This is how Steven Pressfield describes “The Obstacle is the Way” by Ryan Holiday. Everyone knows Jedi knights are just sci-fi martial artists, so with an endorsement like this, I had to read the book!
As martial artists, we are, or should be, somewhat familiar with Zen philosophy and Koans, those enigmatic parables designed to leave one pondering the depth and subtleties of life. In fact, mention ‘philosophy’ to anyone these days and the topic conjures images of a mountain-top recluse pondering obtuse parables. This is not Stoicism. As a philosophy, Stoicism is practical, direct, and simple. It’s just not easy. Tim Ferris describes Stoicism as “an operating system for everyday life”, and this is absolutely true.
Stoicism is a philosophy first codified by the ancient Romans, addressing everything from challenges, to the finiteness of life, the virtues of patience, courage, humility, resourcefulness, reason, justice, and creativity. In his book “The Obstacle is the Way”, Holiday details stories of Ulysses S. Grant, Thomas Edison, Theodore Roosevelt, Steve Jobs, and Barack Obama, to name a few. Holiday describes how great leaders, time and time again, turn what at first appears as insurmountable challenges into successes. The obstacle becomes the way.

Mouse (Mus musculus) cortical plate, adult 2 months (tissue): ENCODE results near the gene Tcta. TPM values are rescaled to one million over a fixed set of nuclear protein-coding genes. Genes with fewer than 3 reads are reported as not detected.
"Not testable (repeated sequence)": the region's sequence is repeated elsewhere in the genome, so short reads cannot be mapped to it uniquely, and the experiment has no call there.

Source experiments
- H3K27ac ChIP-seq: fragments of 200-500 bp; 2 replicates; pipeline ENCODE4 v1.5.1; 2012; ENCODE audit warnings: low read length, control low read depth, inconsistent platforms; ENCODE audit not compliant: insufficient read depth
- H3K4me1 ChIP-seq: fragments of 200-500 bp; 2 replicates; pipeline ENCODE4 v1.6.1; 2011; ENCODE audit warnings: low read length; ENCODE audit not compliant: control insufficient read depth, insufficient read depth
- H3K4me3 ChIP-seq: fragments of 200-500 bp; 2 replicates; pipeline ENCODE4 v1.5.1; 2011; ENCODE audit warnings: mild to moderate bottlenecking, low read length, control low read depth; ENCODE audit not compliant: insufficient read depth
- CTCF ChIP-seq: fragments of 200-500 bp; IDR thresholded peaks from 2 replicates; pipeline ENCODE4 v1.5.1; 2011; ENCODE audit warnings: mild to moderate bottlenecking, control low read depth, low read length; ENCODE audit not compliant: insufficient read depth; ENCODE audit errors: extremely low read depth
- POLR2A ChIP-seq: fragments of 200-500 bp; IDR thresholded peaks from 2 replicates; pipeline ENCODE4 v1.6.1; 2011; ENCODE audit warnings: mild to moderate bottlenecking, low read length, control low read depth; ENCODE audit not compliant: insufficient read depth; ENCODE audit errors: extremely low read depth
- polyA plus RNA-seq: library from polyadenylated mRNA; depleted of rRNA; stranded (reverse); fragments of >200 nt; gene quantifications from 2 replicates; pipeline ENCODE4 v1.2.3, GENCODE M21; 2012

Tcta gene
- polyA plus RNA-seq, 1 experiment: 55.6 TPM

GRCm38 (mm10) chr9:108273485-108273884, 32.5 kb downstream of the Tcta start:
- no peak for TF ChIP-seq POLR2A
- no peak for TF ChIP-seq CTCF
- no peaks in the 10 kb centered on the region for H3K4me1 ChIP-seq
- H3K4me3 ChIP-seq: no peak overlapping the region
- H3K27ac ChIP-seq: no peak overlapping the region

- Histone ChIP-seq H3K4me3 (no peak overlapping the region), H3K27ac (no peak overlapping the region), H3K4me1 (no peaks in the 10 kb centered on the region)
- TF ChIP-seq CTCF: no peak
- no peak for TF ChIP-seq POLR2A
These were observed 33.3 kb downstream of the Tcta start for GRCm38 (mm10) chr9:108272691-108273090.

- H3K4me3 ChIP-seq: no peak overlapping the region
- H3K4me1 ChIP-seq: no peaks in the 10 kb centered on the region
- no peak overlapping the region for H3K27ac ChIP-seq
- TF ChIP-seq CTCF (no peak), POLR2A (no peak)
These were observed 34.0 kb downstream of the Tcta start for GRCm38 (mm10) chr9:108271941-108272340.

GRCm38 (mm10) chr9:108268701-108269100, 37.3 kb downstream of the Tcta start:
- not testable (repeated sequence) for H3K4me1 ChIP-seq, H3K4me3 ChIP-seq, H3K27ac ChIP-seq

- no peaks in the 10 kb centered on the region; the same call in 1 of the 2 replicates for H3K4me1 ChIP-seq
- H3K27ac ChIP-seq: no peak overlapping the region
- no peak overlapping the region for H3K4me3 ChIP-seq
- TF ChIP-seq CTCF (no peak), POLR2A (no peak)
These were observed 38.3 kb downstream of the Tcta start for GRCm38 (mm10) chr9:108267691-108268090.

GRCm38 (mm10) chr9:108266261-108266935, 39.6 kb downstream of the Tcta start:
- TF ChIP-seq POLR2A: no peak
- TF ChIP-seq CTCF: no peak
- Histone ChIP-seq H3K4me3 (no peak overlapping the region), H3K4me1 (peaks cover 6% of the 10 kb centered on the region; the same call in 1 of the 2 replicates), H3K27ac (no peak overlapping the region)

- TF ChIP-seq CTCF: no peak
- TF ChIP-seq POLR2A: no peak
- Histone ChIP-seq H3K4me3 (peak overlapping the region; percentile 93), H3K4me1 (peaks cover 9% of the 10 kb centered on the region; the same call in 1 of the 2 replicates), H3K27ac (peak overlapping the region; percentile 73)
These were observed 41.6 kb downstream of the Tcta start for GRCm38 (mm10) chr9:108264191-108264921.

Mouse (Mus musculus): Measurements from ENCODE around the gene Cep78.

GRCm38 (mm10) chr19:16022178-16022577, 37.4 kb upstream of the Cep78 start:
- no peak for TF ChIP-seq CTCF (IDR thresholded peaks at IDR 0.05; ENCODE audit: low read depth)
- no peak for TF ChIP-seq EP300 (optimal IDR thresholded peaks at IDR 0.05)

Our students who trained through the pandemic practiced this concept of Stoicism “what stands in the path, becomes the path”. In the absence of all partner work, online sessions were filled with more advanced kata, basics, and solo-representations of 2-person drills that are usually reserved for higher-ranked senior students. Online training, observed by some as an impediment to training, actually fast-tracked elements of training. The obstacle became the way.
I was so impressed with this book "The Obstacle is the Way", that I’ve listened through the audio book twice, and have now turned to the source, having started reading Seneca. Marcus Aurelius is next.